IsoSpeed, FutureShock and SAVE

Many of the endurance road bikes currently on the market have some form of suspension built into them. With Trek you get IsoSpeed which is a small decoupler that allows the seat post to move independently from the rest of the bike, but in a very controlled way. This soaks up some bumps while still keeping the bike feeling fast and responsive. Specialized have their FutureShock system which does a very similar job but at the front of the bike, allowing the fork to move slightly to soak up bumps. Other manufacturers, such as Cannondale, achieve the same kind of effect by layering their carbon fibre in clever ways to produce areas of the frame which can flex under load. They call this SAVE micro suspension. All of these systems are tried and tested and are pretty low maintenance.  

Gearing and Maintenance Costs

The majority of modern road bikes will come with either Shimano or SRAM gearing. You will normally see that manufacturers have a range of bikes which come with different levels of gears. They all fundamentally work in the same way but they will be lighter, and smoother shifting the higher up the range you go. So you will see entry level bikes with Shimano Claris, the next bike in the range will normally be Sora, then Tiagra, then 105. Once you get above £3000 you’ll then get into Ultegra and Dura-Ace and you will also start to see electronic gears (Di2 or eTap) which are lighter and nicer again.  

One thing to think about is the cost of maintenance. As an example a new Shimano 105 rear mechanical derailleur is around £50, a mechanical Ultegra rear derailleur is about £80. With electronic systems you will be ranging from £200 to £500 for a new derailleur. So have a think about how much you’ll be happy shelling out for spare parts before buying a really top end bike.

Find out more about road bike gearing in our dedicated guide

Tubeless and carbon wheels

A lot of road bikes are now starting to come with tubeless ready wheels and tyres. Tubeless systems contain a fluid that will seal up small punctures such as thorns as you ride, meaning less stops for punctures. You can also run lower tyres pressures with tubeless systems for better grip. This is definitely looking like the way the industry is moving so going for a tubeless ready bike gives you the option to use the latest tech.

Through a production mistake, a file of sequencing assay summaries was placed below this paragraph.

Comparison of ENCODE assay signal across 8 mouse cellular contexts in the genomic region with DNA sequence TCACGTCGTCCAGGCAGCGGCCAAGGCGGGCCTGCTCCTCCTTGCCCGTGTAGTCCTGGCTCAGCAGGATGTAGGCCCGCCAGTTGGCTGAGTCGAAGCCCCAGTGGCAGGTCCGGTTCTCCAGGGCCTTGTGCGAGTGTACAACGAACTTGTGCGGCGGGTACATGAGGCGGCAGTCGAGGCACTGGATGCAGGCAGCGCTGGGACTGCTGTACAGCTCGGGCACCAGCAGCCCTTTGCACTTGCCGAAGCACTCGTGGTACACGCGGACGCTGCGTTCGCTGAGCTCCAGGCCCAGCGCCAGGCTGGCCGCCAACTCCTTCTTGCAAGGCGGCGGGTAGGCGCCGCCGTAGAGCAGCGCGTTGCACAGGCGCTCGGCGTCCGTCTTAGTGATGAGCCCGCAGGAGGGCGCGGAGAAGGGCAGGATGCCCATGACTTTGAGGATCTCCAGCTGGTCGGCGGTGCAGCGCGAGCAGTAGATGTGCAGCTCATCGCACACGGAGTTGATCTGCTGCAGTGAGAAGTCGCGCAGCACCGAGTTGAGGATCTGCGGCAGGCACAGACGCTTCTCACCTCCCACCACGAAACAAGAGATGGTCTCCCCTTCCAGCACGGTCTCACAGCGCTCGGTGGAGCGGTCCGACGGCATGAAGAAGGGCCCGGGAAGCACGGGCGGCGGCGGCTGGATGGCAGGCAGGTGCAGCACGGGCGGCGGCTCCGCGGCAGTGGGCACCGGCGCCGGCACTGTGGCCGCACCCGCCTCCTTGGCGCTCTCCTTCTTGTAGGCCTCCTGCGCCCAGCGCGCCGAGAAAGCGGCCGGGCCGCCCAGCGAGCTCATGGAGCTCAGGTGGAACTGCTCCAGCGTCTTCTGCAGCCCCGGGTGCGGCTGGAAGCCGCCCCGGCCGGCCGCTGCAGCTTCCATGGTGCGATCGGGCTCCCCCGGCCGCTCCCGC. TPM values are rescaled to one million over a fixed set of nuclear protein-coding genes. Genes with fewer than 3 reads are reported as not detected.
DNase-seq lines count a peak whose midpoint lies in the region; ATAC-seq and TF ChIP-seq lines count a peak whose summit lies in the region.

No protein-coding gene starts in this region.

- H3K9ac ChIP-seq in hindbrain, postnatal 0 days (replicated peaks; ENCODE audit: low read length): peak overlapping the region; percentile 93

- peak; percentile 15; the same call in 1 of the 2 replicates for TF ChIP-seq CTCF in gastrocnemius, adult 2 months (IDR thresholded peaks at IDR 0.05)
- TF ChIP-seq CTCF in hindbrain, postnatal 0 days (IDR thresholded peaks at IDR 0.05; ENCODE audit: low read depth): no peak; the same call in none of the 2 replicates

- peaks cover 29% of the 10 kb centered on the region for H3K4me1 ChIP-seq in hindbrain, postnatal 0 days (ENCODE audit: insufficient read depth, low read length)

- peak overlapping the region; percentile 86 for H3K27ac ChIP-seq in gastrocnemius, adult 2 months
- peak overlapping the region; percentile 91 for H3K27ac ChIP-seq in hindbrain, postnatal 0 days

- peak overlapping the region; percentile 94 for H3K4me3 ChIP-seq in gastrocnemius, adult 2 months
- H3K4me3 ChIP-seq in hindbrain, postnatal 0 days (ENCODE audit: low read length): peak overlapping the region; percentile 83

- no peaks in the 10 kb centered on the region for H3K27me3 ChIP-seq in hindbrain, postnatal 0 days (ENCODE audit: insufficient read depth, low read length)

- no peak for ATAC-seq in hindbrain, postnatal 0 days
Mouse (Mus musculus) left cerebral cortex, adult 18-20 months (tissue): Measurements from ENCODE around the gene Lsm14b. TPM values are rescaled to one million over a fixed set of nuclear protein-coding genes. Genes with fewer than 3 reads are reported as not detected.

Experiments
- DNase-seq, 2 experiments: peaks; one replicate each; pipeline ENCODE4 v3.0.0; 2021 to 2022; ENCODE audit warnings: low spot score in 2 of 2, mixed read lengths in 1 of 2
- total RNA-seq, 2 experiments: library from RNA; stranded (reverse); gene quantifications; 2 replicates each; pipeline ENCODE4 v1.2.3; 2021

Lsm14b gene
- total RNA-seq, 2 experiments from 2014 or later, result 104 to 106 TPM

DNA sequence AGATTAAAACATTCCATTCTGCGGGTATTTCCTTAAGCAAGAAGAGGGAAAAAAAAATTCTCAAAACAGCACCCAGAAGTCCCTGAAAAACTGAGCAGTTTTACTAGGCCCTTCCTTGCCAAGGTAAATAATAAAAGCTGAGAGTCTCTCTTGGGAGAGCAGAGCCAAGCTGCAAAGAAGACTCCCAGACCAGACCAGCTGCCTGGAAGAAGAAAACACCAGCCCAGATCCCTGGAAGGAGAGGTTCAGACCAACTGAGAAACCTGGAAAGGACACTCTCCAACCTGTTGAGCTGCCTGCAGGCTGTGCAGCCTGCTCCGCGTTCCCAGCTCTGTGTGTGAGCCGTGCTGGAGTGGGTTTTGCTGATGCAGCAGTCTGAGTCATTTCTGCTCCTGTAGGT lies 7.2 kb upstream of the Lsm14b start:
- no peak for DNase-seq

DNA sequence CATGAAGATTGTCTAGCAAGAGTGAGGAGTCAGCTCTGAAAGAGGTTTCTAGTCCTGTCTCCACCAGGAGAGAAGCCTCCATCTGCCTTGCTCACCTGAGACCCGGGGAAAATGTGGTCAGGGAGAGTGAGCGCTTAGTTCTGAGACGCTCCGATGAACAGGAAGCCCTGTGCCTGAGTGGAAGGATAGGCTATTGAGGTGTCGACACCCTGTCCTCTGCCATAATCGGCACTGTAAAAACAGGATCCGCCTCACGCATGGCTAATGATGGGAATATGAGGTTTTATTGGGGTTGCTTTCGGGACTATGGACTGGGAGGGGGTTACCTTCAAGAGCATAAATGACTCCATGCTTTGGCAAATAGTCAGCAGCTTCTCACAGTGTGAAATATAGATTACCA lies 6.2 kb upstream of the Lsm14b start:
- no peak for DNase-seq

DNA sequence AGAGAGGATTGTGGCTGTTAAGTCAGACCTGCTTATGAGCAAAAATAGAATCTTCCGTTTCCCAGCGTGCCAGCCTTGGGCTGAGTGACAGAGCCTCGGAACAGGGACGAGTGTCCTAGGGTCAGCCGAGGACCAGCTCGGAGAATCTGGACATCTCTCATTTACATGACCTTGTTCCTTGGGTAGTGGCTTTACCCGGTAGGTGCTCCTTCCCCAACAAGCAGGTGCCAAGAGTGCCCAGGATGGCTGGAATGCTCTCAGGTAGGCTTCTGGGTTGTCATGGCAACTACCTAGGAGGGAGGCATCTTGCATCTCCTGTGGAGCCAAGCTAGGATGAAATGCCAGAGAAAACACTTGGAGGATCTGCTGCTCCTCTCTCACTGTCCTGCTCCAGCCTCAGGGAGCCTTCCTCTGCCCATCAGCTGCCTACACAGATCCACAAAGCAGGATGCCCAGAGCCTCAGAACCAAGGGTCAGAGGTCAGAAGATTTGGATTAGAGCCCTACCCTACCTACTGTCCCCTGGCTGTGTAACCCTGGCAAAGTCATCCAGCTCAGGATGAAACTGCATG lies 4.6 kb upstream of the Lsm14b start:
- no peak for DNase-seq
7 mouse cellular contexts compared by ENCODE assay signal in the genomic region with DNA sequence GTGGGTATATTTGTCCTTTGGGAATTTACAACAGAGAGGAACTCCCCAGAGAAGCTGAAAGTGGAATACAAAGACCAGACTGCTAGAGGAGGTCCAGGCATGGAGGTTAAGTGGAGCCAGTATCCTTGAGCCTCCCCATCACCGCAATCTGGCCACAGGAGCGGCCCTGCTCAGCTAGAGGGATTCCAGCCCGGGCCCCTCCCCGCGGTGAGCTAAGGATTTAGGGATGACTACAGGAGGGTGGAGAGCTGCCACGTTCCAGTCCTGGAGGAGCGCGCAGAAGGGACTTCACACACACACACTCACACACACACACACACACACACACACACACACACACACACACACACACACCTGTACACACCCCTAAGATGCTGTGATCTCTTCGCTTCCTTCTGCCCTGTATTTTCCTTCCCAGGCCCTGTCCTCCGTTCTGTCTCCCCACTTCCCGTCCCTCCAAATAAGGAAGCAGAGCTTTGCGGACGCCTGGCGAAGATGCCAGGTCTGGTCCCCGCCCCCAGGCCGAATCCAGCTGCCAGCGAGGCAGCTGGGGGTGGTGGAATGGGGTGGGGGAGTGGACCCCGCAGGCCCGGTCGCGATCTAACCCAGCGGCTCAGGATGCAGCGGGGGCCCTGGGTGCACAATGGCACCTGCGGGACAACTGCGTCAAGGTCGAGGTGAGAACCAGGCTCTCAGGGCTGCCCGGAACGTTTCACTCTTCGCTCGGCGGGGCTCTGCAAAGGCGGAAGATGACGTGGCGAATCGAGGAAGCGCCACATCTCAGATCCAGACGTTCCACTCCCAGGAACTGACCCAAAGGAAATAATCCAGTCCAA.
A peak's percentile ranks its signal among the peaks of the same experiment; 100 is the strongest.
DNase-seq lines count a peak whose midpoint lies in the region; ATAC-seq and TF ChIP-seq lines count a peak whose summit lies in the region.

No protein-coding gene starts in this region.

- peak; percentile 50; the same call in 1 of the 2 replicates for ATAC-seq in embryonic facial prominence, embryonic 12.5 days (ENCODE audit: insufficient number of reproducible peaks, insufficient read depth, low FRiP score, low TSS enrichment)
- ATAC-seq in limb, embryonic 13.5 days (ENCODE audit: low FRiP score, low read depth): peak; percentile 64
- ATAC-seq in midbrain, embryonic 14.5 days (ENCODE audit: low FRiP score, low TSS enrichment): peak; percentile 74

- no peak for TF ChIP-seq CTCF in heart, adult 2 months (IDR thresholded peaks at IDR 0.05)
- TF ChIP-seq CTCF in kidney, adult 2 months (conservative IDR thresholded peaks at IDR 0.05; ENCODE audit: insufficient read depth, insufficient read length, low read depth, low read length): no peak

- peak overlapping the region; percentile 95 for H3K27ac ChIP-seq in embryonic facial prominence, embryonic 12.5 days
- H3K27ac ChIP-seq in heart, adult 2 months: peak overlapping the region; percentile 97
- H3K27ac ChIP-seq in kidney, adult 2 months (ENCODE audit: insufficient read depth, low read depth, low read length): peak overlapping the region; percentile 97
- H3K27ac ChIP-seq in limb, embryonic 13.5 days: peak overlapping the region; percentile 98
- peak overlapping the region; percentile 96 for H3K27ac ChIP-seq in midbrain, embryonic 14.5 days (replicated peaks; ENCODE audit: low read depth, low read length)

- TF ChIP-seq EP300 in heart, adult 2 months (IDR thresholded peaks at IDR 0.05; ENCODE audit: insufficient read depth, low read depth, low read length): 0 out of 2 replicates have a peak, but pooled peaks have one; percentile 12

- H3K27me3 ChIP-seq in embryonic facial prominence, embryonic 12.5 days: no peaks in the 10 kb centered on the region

On higher end bikes you will also see carbon wheels. They are lighter and stiffer, and most will also have deeper section rims which are more aerodynamic, so you get more free speed. The downside of the deep section rims is that they can be noisy and also make the bike difficult to handle in cross winds.

While modern carbon wheels are extremely strong they can also be brittle, or chip, if they take a hit in the wrong direction. A lot of riders will have a set of carbon wheels that they use for racing, and then a cheaper set for training rides on rough, potholed, roads. So have a think about where you will be riding and whether carbon wheels suit your needs.

Our favourite road bikes

Specialized Allez – from £799

The Allez has been the benchmark ‘beginners’ road bike for years. It rides like a proper road bike should and is plenty fast enough to do club rides, charity challenges or your first triathlon on. It’s a pretty simple bike with 2x8 speed Shimano Claris gearing and rim brakes. It comes with a good quality aluminium frame and a carbon fork.

Trek Domane Al 2 Disc - £975

The Domane bikes are Trek’s endurance offering. They come with more relaxed geometry and wider tyres. Trek rate the Domane bikes for ‘light gravel’ use so they can also handle the odd off-road excursion and they come with the mountain points for mudguards and pannier racks. This makes the Domane a great option for commuting or light touring as well as general road riding. The Domane AL 2 Disc is the entry level disc brake bike in the range. It comes with the same 8 speed Shimano Claris gearing as the Allez but also has Tektro mechanical disc brakes.

Trek Emonda ALR 4 - £1750